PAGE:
At the murder trial of Timothy Foster, a young black man accused of murdering an elderly white woman, there were 42 prospective jurors. Only five of them were black. Yet Georgia’s prosecutor used his ‘peremptory challenges’ to strike every one of them.
That was nearly 30 years ago. Today, the Supreme Court ruled, 7-1, that the prosecutor discriminated against Foster, who has been on death row since 1988, and ordered a new trial, throwing out Foster’s death sentence.
Stephen Bright, Foster’s lawyer and the president of the Southern Center for Human Rights, told The Daily Beast that, in fact, this kind of discrimination happens all the time.
“What went on at trial was typical,” he said in an interview we conducted last fall. “What’s unusual is we know what’s in the prosecutor’s files.”
Indeed, one reason Foster v. Chapman came down the way it did, with Chief Justice Roberts writing the opinion, is that the facts were so egregious. There were two key points.
First, intrepid research by Bright’s team uncovered the prosecutor’s notes in the case, which identified the black potential jurors as B#1, B#2, and so on. Of the prosecutor’s list of six “definite NOs,” five were the black prospective jurors. One document specifically strikes a Church of Christ member with the note “No Black Church.” The list goes on.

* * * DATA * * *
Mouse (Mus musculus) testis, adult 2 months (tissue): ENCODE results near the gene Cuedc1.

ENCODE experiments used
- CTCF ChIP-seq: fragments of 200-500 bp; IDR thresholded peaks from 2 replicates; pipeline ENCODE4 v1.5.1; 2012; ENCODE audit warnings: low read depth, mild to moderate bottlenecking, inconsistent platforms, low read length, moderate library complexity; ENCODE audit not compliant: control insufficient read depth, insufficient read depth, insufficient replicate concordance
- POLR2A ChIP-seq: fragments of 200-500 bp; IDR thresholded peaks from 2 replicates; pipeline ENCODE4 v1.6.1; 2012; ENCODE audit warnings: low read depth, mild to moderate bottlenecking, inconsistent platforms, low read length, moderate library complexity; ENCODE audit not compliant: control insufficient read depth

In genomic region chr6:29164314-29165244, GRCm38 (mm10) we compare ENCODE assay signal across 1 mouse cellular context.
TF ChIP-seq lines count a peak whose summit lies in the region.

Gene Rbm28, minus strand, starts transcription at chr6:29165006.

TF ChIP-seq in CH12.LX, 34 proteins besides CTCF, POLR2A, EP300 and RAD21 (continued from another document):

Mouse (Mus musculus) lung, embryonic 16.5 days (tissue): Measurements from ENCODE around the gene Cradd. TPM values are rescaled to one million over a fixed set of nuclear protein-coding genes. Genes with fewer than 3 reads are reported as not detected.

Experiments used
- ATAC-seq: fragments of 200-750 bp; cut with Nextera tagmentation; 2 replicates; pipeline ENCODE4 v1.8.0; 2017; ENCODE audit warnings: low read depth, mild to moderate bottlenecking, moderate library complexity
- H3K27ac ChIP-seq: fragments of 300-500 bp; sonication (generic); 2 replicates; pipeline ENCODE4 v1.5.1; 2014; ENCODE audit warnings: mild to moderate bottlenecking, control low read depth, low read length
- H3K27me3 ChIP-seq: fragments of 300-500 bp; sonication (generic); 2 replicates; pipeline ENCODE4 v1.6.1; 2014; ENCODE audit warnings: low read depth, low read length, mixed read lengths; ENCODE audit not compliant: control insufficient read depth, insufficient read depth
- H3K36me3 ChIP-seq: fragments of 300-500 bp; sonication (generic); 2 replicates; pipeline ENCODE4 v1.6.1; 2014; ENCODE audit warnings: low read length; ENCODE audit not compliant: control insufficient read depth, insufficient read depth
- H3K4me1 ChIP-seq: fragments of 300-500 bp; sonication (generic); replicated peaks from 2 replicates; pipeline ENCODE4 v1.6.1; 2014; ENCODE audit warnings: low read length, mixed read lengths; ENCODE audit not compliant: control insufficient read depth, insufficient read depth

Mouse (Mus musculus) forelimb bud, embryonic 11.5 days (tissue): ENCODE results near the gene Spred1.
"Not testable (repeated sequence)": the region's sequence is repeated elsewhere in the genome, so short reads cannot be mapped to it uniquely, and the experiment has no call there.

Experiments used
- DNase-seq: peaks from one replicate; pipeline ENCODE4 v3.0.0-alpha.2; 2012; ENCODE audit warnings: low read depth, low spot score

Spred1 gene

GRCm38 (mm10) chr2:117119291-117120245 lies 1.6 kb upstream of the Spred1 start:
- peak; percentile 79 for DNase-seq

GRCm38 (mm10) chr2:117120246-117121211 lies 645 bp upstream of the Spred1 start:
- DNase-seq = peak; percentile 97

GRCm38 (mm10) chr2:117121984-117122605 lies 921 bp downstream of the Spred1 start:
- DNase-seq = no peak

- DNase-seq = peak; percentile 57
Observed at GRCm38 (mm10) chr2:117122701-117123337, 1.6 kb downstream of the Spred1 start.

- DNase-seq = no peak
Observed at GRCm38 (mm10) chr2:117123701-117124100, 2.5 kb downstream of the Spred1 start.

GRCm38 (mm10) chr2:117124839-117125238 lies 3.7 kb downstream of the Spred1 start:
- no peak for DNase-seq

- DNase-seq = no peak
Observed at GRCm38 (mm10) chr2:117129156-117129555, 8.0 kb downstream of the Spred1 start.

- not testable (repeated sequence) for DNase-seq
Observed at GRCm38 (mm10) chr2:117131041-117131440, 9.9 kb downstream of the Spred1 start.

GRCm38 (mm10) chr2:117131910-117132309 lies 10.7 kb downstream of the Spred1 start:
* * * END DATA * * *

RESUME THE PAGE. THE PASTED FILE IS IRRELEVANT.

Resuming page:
Second, the prosecutor did come up with pretexts for striking the black jurors, because the Supreme Court had ruled, in a case called Batson v. Kentucky, that even discretionary challenges can be unconstitutional if they’re exercised on the basis of race. But in this case, the pretexts fell apart, in particular regarding two jurors. For example, one was struck because she was divorced—but three divorced white jurors were admitted. The other was struck because he had a son about the same age as the defendant—but so did a white juror, who was admitted.
Add that to the fact that the prosecutor’s reasons changed over the course of Foster’s appeals, contradicting earlier claims and strongly suggesting that these were mere pretexts.
So it’s a win for Foster—at least for now. Foster confessed to the murder and there was ample evidence to convict him. Probably his best hope is life in prison rather than the death penalty.
Yet while Foster has prevailed in this case, the way the opinion was written was so narrow as to be more of a draw for the administration of justice.
Bright says that “every prosecutor has a handy-dandy list of race-neutral reasons that they give” when it comes to exercising peremptory challenges. “They even distribute reasons in advance. Some state training programs even distribute a list called ‘Articulating Juror Negatives.’”
That is the real problem: that across the country, prosecutors are given enormous discretion—in Georgia, they have 20 peremptory challenges—and know how to weasel around the rules.